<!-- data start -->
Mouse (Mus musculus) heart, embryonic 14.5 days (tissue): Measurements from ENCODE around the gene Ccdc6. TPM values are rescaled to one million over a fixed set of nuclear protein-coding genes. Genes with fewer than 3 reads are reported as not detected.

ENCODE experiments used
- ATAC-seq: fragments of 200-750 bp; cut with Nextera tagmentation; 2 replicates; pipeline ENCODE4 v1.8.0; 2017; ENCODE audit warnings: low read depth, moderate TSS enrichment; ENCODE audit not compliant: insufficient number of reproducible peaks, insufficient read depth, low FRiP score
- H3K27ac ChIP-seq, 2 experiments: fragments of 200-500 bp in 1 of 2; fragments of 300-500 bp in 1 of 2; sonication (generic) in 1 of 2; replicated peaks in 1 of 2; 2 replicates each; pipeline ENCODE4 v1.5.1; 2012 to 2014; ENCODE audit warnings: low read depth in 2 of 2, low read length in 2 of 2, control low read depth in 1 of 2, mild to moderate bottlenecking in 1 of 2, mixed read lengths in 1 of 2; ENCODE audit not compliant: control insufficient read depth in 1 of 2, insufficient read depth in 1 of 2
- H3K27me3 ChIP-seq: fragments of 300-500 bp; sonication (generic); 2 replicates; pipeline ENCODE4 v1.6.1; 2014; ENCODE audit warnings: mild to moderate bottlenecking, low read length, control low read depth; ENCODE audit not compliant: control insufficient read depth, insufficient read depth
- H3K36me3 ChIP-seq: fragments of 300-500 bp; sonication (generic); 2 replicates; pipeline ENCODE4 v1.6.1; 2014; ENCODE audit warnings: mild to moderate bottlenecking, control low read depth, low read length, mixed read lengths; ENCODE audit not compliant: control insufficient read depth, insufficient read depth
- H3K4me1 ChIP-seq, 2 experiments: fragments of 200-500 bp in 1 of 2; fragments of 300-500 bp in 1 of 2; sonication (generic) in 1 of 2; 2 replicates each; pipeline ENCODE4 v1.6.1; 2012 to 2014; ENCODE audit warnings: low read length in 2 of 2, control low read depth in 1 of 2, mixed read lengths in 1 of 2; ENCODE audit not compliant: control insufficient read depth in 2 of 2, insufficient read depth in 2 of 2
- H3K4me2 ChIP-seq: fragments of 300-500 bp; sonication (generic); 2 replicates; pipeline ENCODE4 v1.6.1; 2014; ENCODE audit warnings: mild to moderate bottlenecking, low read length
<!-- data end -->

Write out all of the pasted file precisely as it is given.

Mouse (Mus musculus) heart, embryonic 14.5 days (tissue): Measurements from ENCODE around the gene Ccdc6. TPM values are rescaled to one million over a fixed set of nuclear protein-coding genes. Genes with fewer than 3 reads are reported as not detected.

ENCODE experiments used
- ATAC-seq: fragments of 200-750 bp; cut with Nextera tagmentation; 2 replicates; pipeline ENCODE4 v1.8.0; 2017; ENCODE audit warnings: low read depth, moderate TSS enrichment; ENCODE audit not compliant: insufficient number of reproducible peaks, insufficient read depth, low FRiP score
- H3K27ac ChIP-seq, 2 experiments: fragments of 200-500 bp in 1 of 2; fragments of 300-500 bp in 1 of 2; sonication (generic) in 1 of 2; replicated peaks in 1 of 2; 2 replicates each; pipeline ENCODE4 v1.5.1; 2012 to 2014; ENCODE audit warnings: low read depth in 2 of 2, low read length in 2 of 2, control low read depth in 1 of 2, mild to moderate bottlenecking in 1 of 2, mixed read lengths in 1 of 2; ENCODE audit not compliant: control insufficient read depth in 1 of 2, insufficient read depth in 1 of 2
- H3K27me3 ChIP-seq: fragments of 300-500 bp; sonication (generic); 2 replicates; pipeline ENCODE4 v1.6.1; 2014; ENCODE audit warnings: mild to moderate bottlenecking, low read length, control low read depth; ENCODE audit not compliant: control insufficient read depth, insufficient read depth
- H3K36me3 ChIP-seq: fragments of 300-500 bp; sonication (generic); 2 replicates; pipeline ENCODE4 v1.6.1; 2014; ENCODE audit warnings: mild to moderate bottlenecking, control low read depth, low read length, mixed read lengths; ENCODE audit not compliant: control insufficient read depth, insufficient read depth
- H3K4me1 ChIP-seq, 2 experiments: fragments of 200-500 bp in 1 of 2; fragments of 300-500 bp in 1 of 2; sonication (generic) in 1 of 2; 2 replicates each; pipeline ENCODE4 v1.6.1; 2012 to 2014; ENCODE audit warnings: low read length in 2 of 2, control low read depth in 1 of 2, mixed read lengths in 1 of 2; ENCODE audit not compliant: control insufficient read depth in 2 of 2, insufficient read depth in 2 of 2
- H3K4me2 ChIP-seq: fragments of 300-500 bp; sonication (generic); 2 replicates; pipeline ENCODE4 v1.6.1; 2014; ENCODE audit warnings: mild to moderate bottlenecking, low read length